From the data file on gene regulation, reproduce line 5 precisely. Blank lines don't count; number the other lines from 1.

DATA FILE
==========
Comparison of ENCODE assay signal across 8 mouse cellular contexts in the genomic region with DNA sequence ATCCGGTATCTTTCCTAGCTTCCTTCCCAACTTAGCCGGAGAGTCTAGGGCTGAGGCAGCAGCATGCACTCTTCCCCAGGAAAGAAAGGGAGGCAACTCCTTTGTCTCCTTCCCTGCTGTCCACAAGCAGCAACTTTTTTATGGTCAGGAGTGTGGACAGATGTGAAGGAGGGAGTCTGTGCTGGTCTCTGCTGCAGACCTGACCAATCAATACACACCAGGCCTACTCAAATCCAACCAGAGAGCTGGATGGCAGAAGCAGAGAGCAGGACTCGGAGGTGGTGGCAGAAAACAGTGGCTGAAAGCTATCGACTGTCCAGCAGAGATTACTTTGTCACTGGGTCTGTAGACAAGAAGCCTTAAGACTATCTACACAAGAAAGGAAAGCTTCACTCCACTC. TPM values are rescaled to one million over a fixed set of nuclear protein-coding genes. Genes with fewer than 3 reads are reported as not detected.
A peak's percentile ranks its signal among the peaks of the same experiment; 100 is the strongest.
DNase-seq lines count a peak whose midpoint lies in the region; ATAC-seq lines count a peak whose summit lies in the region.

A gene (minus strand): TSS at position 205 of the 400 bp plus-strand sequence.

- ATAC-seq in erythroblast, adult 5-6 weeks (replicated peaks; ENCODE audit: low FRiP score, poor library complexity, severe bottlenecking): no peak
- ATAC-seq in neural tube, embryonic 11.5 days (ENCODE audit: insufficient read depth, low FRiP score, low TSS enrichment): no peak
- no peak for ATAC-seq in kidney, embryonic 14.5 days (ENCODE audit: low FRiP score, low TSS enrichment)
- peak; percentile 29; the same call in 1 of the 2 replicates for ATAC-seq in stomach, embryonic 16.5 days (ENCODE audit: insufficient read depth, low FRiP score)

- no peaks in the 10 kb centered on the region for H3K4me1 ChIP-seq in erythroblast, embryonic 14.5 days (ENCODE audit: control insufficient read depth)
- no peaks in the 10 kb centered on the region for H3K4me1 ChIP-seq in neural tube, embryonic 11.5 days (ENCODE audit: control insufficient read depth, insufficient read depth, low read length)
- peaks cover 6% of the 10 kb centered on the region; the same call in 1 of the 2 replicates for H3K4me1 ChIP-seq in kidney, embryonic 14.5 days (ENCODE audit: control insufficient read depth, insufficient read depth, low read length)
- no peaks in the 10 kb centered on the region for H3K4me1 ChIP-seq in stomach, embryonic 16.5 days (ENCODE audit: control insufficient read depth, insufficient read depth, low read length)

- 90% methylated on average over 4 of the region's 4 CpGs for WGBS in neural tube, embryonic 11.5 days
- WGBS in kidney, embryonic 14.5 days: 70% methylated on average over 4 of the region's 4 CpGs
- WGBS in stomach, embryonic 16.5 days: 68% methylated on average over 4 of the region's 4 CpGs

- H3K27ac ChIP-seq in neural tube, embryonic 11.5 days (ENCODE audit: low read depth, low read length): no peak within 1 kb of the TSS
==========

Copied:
- ATAC-seq in erythroblast, adult 5-6 weeks (replicated peaks; ENCODE audit: low FRiP score, poor library complexity, severe bottlenecking): no peak